Visconti’s preference for classical music gave the soundtracks to his films an elegant, timeless air that paid off most spectacularly with his use of Mahler for DEATH IN VENICE. Here he reunited with that film’s conductor and arranger, Franco Mannino (who pulled the same duties on the equally classical-laden LUDWIG), for a sparer soundtrack than usual that uses multiple Mozart pieces to reflect the Professor’s state of mind. However, I’m personally more impacted by the film’s surprising interpolation of pop songs, a Visconti rarity. Of particular note, he makes expert, deeply haunting use of the powerful, beautifully orchestrated “Desiderare,” performed by popular Italian pop singer Caterina Caselli. It comes at a key point in the later stretch of the film, and it’s one of my favorite moments in all of Visconti’s movies with the visual use of light and shadow, mixed with implications of both sadness and perverse sexuality, creating a perfect fusion of sight and sound.

A special shout out has to go to the interesting, underrated young actor Stefano Patrizi, who gets the less showy role here as the quiet character Stefano. He did fine work in a number of underseen films, most notably the melodrama NEST OF VIPERS (’78) and the crime film YOUNG, VIOLENT, DANGEROUS (’76). He doesn’t even try to compete with Berger here, and it’s a shame for us viewers that he essentially went into private life after 1980 to go make TV commercials. Keep an eye on him when you watch this; he’s the sort of actor you start to notice popping up all over the place throughout the 1970s, and he never came close to phoning it in.

I’ve noted in the past that the language aspect of films like this can be very tricky, with Italian productions usually shooting without sound and having either the original actors or voice performers dubbing the films in both English and Italian versions. That’s why you’ll often see an American or British star headlining these films with their own voice matching their lip movements, with other actors around them seeming to be dubbed and sometimes out of sync. That’s a problem that really becomes a quandary with THE LEOPARD, whose shorter U.S. version has Lancaster’s own voice (a warm, essential aspect of enjoying the film) and someone else dubbing him in Italian for the much longer European cut. Fortunately, with CONVERSATION PIECE you don’t have to make any hard choices like that; it was shot entirely in English, and that’s really the version you should watch for maximum effect so you can hear Lancaster, Mangano, Berger and company performing with their own accents and intonations.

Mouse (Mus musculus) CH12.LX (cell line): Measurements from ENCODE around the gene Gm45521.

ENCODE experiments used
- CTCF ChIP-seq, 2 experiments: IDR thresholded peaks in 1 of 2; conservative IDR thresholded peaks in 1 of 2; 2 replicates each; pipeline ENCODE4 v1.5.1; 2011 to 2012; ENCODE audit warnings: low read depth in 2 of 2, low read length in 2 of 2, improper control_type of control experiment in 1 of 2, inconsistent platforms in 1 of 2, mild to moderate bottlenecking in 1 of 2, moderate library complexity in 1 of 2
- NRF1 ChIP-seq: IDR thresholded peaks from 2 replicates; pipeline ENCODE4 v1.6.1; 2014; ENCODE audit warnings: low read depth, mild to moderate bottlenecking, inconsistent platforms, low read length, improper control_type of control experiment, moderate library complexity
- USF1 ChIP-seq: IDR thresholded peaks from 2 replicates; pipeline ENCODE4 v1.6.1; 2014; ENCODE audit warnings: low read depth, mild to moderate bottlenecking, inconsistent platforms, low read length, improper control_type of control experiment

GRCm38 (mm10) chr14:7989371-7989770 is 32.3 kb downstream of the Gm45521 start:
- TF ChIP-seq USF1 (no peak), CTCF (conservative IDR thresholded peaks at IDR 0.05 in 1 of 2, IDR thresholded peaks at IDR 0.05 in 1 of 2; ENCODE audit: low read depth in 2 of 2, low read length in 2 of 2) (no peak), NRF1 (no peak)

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Theodore Bikel, z”l, passed today and I was perusing Wikipedia which apparently describes him as an “Austrian-American” actor “born into a Jewish family.” Although the article mentions a lot of the work he did with Jewish organizations, it at no point actually says that Bikel was Jewish, which is … baffling, to be honest.

In addition to being the original Captain Von Trapp in The Sound of Music and the most long-standing Tevye in Fiddler, Bikel was one of the most prominent Yiddish folk singers and a dedicated progressive activist whose activism and music and support for other marginalized groups stemmed from his own Jewish culture & identity. (This quote I posted from a collaboration with SoCalled makes that fairly clear.)

His obituary in the New York Times quotes him as responding to those who described him as Austrian or Viennese as follows: 

I am nothing of the kind; I am an Austrian-born Jew. I refuse to let a country that so shamefully treated my people lay any claim to me, to my life, to my successes, to my failures, to my very identity.

So yeah. Austria and Germany and Poland and Spain and France and the rest of Europe never wanted us and you don’t get to retroactively define Jews’ primary identities as belonging to countries that persecuted and expelled and murdered us. Screw erasure.

Theodore Bikel wasn’t an Austrian born to a Jewish family. He was a Jew who happened to be born in Austria.

זיכרונו לברכה

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Maximilian Schell winning Best Actor (by Oscars)

RIP Sir.